The transitional period is required to allow your body to adjust to the exercise without risk of injury.

This is the second answer related to curls. The attention given to curls by many bodybuilders is amazing, considering how small the arm flexors are. I wish that the attention given to squats and deadlifts, properly performed of course, was the same as that given to curls. If it was, there would be tons more muscle in the world.

 

Napping and bodybuilding

Is it a good idea to nap during the day, to help with recuperation?

Probably not.

Unless you nap regularly, and it’s normal for you, napping will mess up your internal “clock” and likely mar your night-time sleep.

If you normally sleep from 10:30 until 6:30, for example, but you have an afternoon nap on a Sunday, you may not be able to get to sleep until after midnight—and toss and turn for a while before getting to sleep—but then still have to get up at 6:30 for work, and thus not get properly rested.

Napping commonly spoils both the quality of sleep at night-time, and its quantity. I don’t recommend it other than in exceptional circumstances.

Many people feel groggy and disorientated after they have napped, and that alone should be a sign that napping isn’t for them.

I’ve lived in Cyprus for many years, and some of the older generation here nap during the day, and have ever since they were kids—it’s a Mediterranean tradition for many people. So their bodies are used to it, and it’s normal for them. If they don’t have their nap on a given day, they don’t feel their normal selves. So, for them, napping is good. But that’s different to someone napping on an irregular basis.

There is, though, a time when napping is recommended for people who normally never nap: If you’re going to drive during the night, a nap during the day is an excellent idea even though you may feel groggy for a short while immediately after the nap. The nap will enable you to be alert during the night drive, and that could be a lifesaver—not just for you, but also for any passengers you may have, and even for some people in other cars.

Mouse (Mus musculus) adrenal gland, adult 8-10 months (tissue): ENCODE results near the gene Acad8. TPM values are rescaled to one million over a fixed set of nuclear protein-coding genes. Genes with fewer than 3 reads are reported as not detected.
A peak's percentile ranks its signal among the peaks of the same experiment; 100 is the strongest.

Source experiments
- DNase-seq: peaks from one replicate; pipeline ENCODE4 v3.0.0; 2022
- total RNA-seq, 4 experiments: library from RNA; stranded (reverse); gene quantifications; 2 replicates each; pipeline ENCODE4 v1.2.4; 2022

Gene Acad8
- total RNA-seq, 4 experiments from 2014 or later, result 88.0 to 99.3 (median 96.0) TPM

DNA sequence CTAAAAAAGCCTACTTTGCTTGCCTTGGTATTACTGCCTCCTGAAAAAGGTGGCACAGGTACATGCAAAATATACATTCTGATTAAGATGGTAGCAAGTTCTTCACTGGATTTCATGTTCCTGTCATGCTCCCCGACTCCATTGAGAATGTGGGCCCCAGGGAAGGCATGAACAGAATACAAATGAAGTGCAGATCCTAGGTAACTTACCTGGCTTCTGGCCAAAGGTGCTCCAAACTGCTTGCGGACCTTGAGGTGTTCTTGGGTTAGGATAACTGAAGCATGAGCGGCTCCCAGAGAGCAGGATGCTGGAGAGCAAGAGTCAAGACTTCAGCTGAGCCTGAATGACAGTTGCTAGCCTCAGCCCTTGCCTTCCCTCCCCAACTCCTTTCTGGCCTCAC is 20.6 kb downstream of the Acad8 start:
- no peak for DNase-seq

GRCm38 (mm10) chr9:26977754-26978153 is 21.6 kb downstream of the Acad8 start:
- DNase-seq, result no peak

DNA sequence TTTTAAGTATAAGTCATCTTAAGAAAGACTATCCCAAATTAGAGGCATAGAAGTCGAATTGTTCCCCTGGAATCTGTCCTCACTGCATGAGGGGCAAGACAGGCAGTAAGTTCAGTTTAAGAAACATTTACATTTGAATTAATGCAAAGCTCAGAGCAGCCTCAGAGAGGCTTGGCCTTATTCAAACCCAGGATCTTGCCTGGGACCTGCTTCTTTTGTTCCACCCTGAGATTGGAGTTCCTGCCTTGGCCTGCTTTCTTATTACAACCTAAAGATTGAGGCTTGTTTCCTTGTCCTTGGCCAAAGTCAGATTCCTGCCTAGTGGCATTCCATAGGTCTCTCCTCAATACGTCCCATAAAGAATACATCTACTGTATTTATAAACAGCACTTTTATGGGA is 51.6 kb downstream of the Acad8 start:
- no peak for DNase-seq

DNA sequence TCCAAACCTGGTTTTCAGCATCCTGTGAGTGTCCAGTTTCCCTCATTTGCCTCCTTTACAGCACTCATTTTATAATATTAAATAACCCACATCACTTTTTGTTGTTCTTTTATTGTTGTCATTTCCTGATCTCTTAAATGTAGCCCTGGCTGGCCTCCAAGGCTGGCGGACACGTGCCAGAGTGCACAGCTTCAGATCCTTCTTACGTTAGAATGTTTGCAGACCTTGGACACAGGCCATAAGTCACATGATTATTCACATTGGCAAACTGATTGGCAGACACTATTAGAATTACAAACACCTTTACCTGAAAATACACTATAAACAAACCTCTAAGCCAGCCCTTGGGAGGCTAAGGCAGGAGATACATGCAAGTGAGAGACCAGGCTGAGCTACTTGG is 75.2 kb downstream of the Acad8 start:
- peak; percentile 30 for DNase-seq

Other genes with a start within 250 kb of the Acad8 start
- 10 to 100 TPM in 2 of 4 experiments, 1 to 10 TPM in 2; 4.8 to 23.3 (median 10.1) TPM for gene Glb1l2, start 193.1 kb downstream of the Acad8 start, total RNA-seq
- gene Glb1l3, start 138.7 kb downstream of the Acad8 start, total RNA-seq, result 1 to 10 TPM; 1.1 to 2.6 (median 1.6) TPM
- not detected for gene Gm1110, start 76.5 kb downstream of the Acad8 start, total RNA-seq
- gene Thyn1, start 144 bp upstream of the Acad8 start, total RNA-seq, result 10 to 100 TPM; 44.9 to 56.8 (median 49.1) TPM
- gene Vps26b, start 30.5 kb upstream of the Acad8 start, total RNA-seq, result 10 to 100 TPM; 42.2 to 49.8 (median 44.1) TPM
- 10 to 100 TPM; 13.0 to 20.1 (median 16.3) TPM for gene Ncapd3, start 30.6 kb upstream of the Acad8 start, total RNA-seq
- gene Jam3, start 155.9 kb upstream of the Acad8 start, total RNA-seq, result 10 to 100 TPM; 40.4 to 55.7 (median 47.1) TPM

Nuts and peanuts for bodybuilders

Are nuts and peanuts good bodybuilding foods?

Yes, in moderation, provided they are digestible.

Peanuts aren’t nuts, though. They are legumes.

Peanuts and nuts are highly nutritious foods. They are high in protein, fiber and some micronutrients, but low in carbohydrates. They are high in antioxidants that may provide health benefits.

But eat only unsalted nuts and peanuts.

Furthermore, peanuts and nuts can help lower your cholesterol levels, and reduce your risk of cardiovascular diseases.

And peanuts are a good source of resveratrol—a chemical that has potential anti-aging effects, and can help reduce the risks of cardiovascular disease and cancer.

Peanuts are not for everyone, though. Some people have allergic reactions to them, from mild to severe. For people with a peanut allergy, exposure can cause a fatal anaphylactic shock—from eating just a single peanut, or breathing in peanut dust.

Some peanut particulates are hard to avoid. An allergic reaction can be triggered by eating foods that have been processed with machines that have previously been in contact with peanuts.

Nuts are difficult to digest in their raw form if consumed in anything other than tiny quantities, because of the enzyme inhibitors they contain. If you don’t have easy access to salt-free, roasted nuts that are easily digestible, make them digestible yourself.

If the nuts are put in warm water and mixed with a teaspoonful of salt, and soaked overnight, the enzyme inhibitors will be neutralized. This makes the nuts much more digestible.

My favorite nuts are almonds. I prepare enough of them in one soaking to last me about a week. It takes me no more than a few minutes to prepare the nuts for soaking, then the following morning I rinse them a couple of times and spread them out to dry. A few hours later I put the nuts into an air-tight container and store it in a refrigerator.

I have a handful of the almonds every day with my breakfast oatmeal/porridge, along with a piece of cheese. Boiled eggs would be a good substitute for the cheese.

Soaked nuts—once they have been removed from the brine, rinsed and left to dry naturally for a few hours—must be stored in a refrigerator, or otherwise they will go bad after a few days. If the soaked nuts aren’t to be kept in a refrigerator, they should be thoroughly dried in a warm oven.

Another way to make nuts and peanuts digestible is to roast them yourself.